This is a good scholarly edition of a collection of Lovecraft's `weird' stories edited and with an excellent introductory essay by Roger Luckhurst. Written in the late nineteenth and early twentieth centuries, these stories have long had a cult following but it's only fairly recently (the last forty or so years) that they have been taken more seriously. Mingling gothic with the decadent and what we would now call science fiction, these aren't supernatural in a ghosts `n' vampires way, and instead conjure up images of decay, disgust, insanity and a kind of existential horror.
Greatly influenced by the intellectual climate in which he was living - the challenges of Darwin to the biblical narrative of man's place in the world; the degeneration and racial theories that at least partly sprang from theories of evolution; the growth of scientific knowledge and questions of alien life from space - Lovecraft fuses science and the idea of something far more visceral and `primitive' to inform his own visions of transcendental horror, especially in the Cthulhu stories.
I'd never read Lovecraft before so this was the perfect introduction. With nine long-ish stories plus Lovecraft's own essay on the supernatural in fiction, this is an excellent edition for new and existing readers.
This handsome and well presented book brings to mind Greatest Hits albums by major recording artists. Selecting a handful of stories from a larger body of work is always leaving yourself open to criticism if someone disagrees with the choices of what went in and what was left out.
Happily the publisher here has selected nine stories from Lovecraft's collection that most fans would agree represent the master of the weird tale in the best light. The selection contains his better known works, focussing on the Cthulu Mythos and some of the Necronomicon referencing tales. As a place to start these are probably the best stories to get stuck into.
The book is well made with good binding and quality paper and comes with an interesting introduction by Roger Luckhurst who discusses the tales place in the literary landscape.
Of the tales included my personal favourites are 'The Dunwich Horror', 'Call of Cthulu' and the 'At the Mountains of Madness' which, from looking at other reviews, are probably the most loved of all his stories. I'd have enjoyed an excuse to re-read 'Herbert West: Reanimator' or 'The Lurking Fear' but can't say I'd replace any of those included with these choices.
If you enjoy these, do seek out the rest of Lovecraft's work - Wordsworth's Mystery and The Supernatural range have three volumes of Lovecraft's tales available at very cheap prices or some can be found online for free.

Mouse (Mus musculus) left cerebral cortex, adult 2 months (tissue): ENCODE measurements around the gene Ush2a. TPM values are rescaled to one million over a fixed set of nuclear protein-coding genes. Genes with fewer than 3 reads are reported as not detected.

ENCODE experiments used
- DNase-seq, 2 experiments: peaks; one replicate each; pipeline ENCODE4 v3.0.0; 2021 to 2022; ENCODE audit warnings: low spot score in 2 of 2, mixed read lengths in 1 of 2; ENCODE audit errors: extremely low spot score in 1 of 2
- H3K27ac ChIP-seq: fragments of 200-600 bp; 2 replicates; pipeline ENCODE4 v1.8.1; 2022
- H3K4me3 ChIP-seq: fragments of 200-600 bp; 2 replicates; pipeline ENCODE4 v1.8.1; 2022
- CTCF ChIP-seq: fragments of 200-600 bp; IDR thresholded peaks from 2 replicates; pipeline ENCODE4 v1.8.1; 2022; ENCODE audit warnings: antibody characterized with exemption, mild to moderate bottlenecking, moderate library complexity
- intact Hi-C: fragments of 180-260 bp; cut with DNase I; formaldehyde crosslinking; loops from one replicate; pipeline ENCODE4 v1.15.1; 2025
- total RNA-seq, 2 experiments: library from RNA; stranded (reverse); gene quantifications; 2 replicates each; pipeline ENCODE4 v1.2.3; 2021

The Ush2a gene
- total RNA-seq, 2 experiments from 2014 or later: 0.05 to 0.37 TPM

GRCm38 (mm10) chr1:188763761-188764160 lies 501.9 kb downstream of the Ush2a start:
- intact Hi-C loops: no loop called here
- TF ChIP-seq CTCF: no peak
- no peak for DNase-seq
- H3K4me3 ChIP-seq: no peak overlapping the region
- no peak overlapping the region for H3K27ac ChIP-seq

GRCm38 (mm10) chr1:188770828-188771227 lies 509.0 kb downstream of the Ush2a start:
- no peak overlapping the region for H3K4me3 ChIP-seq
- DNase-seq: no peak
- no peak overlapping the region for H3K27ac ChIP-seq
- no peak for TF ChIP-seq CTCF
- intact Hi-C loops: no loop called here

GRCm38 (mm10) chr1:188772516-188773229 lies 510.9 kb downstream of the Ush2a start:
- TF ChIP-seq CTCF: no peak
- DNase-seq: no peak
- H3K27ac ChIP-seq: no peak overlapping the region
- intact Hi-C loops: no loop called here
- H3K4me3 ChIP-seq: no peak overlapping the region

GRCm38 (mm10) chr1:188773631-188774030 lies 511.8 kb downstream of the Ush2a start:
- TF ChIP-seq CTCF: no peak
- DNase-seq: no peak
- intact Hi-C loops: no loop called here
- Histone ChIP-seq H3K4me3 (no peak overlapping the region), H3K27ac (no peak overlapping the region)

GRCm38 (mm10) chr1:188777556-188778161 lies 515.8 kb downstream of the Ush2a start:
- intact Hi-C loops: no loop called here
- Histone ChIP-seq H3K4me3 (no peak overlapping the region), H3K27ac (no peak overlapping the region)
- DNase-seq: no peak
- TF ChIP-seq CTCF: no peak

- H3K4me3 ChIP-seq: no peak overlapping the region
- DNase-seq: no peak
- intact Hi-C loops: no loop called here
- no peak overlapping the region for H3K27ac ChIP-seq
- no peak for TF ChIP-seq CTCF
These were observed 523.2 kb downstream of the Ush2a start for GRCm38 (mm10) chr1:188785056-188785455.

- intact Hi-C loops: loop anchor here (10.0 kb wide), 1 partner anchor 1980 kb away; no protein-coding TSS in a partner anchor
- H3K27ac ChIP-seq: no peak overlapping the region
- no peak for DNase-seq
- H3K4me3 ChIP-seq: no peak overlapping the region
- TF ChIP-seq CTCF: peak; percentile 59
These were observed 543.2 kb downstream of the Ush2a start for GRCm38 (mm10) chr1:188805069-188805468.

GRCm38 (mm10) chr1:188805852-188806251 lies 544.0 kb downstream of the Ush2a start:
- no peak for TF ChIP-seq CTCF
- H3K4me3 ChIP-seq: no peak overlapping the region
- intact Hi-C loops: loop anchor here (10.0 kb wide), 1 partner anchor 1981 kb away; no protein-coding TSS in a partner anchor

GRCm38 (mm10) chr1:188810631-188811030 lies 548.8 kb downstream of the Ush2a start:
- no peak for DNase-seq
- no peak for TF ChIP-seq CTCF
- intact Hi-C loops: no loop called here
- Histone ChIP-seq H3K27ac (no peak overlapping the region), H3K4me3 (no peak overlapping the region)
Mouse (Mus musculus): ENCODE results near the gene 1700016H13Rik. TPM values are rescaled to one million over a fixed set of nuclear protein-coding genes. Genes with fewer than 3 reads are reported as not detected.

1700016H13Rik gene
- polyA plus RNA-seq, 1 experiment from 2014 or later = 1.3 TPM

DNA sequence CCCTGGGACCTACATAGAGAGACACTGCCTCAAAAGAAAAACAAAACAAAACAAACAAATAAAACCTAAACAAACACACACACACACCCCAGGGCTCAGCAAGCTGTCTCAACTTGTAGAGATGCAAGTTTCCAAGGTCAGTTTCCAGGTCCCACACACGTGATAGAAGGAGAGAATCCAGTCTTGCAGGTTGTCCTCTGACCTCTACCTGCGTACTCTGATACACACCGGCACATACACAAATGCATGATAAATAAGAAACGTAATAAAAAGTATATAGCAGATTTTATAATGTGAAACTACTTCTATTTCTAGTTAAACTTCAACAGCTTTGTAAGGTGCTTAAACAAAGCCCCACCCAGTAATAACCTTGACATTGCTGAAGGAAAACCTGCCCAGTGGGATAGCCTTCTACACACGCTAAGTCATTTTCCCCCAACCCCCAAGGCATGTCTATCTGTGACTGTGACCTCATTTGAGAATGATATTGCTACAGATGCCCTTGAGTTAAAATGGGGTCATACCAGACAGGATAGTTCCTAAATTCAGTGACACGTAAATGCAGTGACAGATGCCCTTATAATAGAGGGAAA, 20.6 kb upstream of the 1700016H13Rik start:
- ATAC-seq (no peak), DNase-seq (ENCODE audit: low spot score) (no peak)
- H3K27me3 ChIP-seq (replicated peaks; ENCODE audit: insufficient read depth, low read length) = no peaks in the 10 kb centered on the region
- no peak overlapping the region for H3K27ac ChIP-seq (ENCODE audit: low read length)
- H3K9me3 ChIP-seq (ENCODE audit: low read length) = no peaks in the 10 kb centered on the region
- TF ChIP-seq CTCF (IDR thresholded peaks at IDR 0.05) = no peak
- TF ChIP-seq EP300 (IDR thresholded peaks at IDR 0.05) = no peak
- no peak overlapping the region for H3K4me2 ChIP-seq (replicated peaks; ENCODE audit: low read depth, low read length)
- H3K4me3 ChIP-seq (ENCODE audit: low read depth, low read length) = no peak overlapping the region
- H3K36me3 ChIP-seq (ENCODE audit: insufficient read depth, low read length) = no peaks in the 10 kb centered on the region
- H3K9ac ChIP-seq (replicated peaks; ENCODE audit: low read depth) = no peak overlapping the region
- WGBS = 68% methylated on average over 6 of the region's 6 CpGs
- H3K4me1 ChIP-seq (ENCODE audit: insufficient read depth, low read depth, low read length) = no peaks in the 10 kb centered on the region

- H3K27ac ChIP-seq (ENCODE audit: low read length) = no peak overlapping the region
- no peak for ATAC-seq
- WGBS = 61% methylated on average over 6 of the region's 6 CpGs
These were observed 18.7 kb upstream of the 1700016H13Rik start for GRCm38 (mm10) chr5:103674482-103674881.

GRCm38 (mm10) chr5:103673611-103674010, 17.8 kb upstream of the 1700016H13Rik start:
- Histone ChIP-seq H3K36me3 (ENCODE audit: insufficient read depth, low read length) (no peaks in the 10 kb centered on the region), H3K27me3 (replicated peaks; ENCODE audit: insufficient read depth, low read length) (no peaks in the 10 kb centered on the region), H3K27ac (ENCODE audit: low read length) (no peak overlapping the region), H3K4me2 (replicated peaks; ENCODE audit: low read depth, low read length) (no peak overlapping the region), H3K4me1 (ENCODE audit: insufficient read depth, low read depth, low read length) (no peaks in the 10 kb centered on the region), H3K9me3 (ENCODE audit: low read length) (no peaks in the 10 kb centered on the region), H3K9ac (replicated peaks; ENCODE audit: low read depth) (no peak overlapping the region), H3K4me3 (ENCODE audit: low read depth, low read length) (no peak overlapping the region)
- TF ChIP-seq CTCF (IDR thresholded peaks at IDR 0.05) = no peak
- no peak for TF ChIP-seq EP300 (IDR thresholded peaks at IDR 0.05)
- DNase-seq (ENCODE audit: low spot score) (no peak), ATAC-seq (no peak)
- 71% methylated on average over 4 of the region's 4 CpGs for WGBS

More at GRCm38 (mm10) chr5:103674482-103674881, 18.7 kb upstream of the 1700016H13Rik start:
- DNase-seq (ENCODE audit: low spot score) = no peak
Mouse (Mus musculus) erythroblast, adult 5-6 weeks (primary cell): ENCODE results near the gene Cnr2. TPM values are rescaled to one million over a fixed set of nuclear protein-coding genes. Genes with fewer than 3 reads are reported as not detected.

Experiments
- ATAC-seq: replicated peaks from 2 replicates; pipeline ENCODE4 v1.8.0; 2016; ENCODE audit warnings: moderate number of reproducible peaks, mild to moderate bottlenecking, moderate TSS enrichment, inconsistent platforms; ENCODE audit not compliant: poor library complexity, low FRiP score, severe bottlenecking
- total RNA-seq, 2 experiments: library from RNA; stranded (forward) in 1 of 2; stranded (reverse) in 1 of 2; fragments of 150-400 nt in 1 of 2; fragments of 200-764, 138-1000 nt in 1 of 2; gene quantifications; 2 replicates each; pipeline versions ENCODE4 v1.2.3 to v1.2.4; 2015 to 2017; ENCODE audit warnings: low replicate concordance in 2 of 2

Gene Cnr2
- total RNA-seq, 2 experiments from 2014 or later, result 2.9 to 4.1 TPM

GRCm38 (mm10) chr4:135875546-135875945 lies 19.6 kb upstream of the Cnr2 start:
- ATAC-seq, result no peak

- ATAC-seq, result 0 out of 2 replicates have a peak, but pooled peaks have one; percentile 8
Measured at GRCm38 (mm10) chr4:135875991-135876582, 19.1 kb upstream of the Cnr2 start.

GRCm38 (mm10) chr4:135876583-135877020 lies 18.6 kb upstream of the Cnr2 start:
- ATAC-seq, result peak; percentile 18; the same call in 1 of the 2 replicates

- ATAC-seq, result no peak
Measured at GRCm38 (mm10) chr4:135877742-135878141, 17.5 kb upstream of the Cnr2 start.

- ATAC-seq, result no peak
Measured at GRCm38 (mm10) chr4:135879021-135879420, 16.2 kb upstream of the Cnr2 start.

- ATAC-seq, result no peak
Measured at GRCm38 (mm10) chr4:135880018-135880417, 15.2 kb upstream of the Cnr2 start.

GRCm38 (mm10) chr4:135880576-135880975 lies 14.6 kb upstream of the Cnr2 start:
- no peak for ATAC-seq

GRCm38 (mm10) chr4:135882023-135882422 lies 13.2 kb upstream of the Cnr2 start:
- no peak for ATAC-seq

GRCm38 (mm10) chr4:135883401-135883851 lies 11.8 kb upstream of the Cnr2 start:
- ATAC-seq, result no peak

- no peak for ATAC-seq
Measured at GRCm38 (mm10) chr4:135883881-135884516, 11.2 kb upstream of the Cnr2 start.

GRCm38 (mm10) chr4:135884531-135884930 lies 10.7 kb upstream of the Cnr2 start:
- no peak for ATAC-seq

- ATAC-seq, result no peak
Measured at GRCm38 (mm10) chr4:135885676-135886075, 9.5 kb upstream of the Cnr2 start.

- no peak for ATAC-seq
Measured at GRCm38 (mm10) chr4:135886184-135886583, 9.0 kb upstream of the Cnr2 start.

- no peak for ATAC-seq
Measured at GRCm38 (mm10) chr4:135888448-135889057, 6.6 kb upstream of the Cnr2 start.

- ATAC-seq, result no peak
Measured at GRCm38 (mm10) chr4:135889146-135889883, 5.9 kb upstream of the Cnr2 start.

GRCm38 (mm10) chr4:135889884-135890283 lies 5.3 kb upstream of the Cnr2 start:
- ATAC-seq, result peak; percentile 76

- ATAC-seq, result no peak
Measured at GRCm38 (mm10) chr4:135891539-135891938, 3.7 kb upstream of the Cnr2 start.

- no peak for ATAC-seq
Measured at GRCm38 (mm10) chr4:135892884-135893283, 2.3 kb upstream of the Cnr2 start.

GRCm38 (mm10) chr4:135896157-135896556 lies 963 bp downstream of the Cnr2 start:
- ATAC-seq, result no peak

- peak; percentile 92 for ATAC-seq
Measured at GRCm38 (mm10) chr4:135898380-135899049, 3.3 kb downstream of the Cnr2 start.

To have a good copy of stories you will likely wish to read and read again, for the current price, this book is a steal.
I'm a great fan of the 'weird fiction' genre and H. P. Lovecraft was undoubtedly one it's most influential writers. I'm particularly impressed that this compilation has been published by Oxford University Press which lends an air of credibility to his work.
There are nine stories:-
The Horror at Red Hook, The Call of Cthulhu, The Colour out of Space, The Dunwich Horror, The Whisperer in Darkness,
At the Mountains of Madness, The Dreams in the Witch House, The Shadow over Innsmouth, The Shadow out of Time.
Plus an appendix; Introduction from 'Supernatural Horror in Literature'.
I particularly enjoyed the opening introduction from Roger Luckhurst which is packed full of background information about Lovecraft and his work. An excellent place to start if you're new to this author and want to find out more. Lovecraft does divide opinion. His 'neurotic' writing style and constant striving to escape into other worlds, other realities, isn't for everyone. If you're hoping for a collection of standard, or contemporary, horror stories you're in for a surprise.
The book runs to a total 487 pages and the quality of presentation, hardback edition, superb.
This book brings together some of HPL's stories published from about 1926 onwards. Each story is extensively and interestingly annotated to tell when it was written, where published and how it fits in not just to HPL's own "Cthulhu Mythos" but also the wider landscape of "weird tales". There is also an excellent introductory essay by Roger Luckhurst which tells us about HPL's life and puts his work into the context of the period in which he was writing. Luckhurst's argument in part is that, love him or hate him, HPL has remained an influence on writers of weird fiction up to the present day. He credits HPL with being one of the main writers who moved horror away from the human-centric gothic tale, with its vampires, crucifixes and garlic, to a universe where man is an insignificant and helpless part of a greater whole.
I admit it - I thought the stories ranged from loathsomely mediocre to hellishly poor myself, (even though I've always been partial to mushrooms). Luckhurst quotes Edmund Wilson on the subject of HPL's tendency never to use one overblown adjective when four would do..."Surely one of the primary rules for writing an effective tale of horror is never to use any of these words - especially if you are going, at the end, to produce an invisible whistling octopus." My feelings precisely!